1. the company has filed a copy of its register of directors;
  2. the Registrar is satisfied that a licensed person has agreed to act as registered agent of the company (if the company has been struck off for not having a registered agent); and
  3. the restoration fee as well as other outstanding fees and penalties have been paid.

From 1 January 2023, the Registrar has a wider authority to restore companies: the Registrar can now also restore dissolved companies**, provided that, in addition to the three criteria above, the Registrar is satisfied that:

  1. the company was carrying on business or in operation at the date of its striking off and dissolution;
  2. the registered agent has made a declaration in the approved form that the company’s records have been updated as required by the Business Companies Act; and
  3. if, following the striking off and dissolution of the company, any property of the company has vested in the Crown as ownerless, the BVI Financial Secretary:
  • has signified to the Registrar the Crown’s consent to the company’s restoration to the register; or
  • has, within 7 days of receiving a request to give the Crown’s consent to the company’s restoration to the register, failed to respond to the request giving the Crown’s consent or refusing consent.

**Meaning companies that have been dissolved automatically.

Where:

  1. the company was struck off the register and dissolved following the completion or termination of its voluntary liquidation under the Business Companies Act or liquidation under the Insolvency Act;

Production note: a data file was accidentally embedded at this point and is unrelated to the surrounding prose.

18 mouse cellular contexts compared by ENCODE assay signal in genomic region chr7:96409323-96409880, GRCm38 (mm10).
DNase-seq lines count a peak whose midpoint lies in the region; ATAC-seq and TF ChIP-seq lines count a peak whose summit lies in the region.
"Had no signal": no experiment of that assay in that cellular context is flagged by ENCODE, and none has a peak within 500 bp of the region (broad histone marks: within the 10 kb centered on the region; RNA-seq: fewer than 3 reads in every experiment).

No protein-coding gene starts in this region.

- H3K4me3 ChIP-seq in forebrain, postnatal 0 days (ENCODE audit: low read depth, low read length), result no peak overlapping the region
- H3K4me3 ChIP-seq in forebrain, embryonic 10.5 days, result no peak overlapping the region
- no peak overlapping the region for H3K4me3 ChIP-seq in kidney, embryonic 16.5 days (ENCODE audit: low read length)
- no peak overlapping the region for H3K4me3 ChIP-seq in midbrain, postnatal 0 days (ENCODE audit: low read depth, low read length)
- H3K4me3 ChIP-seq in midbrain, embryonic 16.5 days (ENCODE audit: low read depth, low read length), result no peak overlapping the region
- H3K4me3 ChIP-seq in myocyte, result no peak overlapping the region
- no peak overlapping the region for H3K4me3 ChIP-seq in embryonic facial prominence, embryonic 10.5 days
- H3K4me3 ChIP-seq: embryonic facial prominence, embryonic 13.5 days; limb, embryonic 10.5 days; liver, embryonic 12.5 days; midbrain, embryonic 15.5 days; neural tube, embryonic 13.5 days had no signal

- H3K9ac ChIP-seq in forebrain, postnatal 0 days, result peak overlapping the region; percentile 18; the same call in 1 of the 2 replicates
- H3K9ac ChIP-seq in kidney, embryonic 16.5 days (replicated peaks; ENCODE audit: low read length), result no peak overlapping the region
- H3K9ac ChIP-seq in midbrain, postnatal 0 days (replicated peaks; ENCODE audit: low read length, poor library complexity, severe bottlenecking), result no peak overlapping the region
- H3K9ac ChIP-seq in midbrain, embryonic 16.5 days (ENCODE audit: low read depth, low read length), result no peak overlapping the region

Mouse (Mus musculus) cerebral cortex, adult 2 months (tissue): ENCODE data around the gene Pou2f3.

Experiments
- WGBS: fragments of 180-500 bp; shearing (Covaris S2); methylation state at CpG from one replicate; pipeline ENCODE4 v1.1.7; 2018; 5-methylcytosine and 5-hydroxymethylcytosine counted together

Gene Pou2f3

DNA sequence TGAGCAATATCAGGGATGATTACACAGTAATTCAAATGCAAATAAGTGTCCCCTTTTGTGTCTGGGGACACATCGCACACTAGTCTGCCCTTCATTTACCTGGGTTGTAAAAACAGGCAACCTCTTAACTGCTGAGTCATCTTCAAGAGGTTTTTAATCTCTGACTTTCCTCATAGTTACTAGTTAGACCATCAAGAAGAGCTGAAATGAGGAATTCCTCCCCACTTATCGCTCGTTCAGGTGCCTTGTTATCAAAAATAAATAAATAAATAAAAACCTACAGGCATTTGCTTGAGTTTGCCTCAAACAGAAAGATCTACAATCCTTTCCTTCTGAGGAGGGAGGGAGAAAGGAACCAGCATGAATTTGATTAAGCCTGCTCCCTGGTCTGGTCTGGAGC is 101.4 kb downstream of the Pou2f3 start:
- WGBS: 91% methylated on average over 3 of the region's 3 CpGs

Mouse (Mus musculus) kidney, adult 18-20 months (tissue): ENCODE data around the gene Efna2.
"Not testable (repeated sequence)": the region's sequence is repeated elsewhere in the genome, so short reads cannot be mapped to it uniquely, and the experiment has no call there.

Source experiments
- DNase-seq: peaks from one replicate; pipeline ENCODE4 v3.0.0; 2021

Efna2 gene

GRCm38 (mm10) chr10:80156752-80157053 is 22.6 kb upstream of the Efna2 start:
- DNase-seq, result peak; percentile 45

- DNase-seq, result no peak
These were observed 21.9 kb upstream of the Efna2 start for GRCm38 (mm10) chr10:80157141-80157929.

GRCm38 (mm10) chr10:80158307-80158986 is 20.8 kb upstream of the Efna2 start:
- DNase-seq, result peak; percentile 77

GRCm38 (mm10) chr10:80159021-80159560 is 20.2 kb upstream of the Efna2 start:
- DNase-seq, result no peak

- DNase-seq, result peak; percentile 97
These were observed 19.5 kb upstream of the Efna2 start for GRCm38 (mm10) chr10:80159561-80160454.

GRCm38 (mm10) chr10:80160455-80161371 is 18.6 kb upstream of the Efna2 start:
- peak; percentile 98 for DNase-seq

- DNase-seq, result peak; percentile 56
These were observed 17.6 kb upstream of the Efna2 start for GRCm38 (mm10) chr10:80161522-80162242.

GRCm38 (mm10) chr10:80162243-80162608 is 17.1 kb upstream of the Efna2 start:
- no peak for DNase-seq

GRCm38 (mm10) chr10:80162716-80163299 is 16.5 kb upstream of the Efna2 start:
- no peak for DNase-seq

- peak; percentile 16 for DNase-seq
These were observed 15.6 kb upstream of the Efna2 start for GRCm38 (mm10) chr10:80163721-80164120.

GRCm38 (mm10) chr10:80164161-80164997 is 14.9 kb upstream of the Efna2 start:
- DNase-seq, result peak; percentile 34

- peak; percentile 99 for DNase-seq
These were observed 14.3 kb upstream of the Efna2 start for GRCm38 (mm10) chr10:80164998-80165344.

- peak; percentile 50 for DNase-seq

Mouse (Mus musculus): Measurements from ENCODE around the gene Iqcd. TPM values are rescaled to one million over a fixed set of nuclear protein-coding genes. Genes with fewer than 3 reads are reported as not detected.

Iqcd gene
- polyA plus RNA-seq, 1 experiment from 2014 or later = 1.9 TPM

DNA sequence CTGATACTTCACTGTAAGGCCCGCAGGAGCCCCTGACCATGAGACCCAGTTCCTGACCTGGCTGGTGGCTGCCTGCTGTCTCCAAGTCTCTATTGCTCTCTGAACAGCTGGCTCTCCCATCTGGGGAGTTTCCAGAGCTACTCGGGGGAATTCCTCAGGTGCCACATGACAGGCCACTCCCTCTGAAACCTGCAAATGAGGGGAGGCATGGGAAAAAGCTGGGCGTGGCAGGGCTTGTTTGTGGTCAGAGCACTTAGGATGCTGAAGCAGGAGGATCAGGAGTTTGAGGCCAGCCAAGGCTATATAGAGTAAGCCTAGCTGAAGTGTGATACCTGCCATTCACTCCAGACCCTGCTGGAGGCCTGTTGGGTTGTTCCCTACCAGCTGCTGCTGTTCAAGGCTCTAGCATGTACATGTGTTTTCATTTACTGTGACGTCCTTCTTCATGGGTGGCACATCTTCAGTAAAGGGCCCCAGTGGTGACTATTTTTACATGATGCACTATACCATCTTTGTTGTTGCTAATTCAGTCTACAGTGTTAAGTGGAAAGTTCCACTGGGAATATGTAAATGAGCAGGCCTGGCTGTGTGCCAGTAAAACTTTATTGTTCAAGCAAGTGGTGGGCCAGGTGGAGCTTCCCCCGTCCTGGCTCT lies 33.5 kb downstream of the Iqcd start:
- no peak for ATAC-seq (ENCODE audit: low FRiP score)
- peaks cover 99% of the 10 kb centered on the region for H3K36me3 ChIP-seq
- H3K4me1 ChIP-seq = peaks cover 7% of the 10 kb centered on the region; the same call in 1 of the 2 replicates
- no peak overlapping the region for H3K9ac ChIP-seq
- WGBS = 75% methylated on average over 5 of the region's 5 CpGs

2. on the date of dissolution, the company was not carrying on business or in operation;
  3. the purpose of restoration is:
  • to initiate, continue or discontinue legal proceedings in the name of or against the company; or
  • to make an application for the company’s property that has vested in the Crown as ownerless to be returned to the company; or
  • in any other case not falling under the above paragraphs or in which application cannot be made to the Registrar, the court considers that, having regard to any particular circumstances, it is just and fair to restore the company to the register,

the authority to issue an order to restore the company lies solely with the court.

Restoration of a voluntarily liquidated company

The restoration of a company after voluntary liquidation is only possible by making an application to the court within 5 years of the liquidation date*.

*This provision applies from 1 January 2023 (before the entry into force of these amendments, this period was 10 years).

The new rules, effective from 1 January 2023, set a broader list of those who can apply for the restoration of a liquidated company. Previously, an application for restoration could be made to the court by a creditor or a person who was a director, shareholder or liquidator of the company at the time of its liquidation, and also by any person that has a legitimate interest in having the company restored to the register. Now the list of persons who can apply to the court for the restoration of a liquidated company is as follows:

  • the Attorney General or a representative of any other BVI competent authority;
  • a creditor, former director, former shareholder or former liquidator of the company;
  • a person who but for the company’s dissolution would have been in a contractual relationship with the company;
  • a person with a potential legal claim against the company;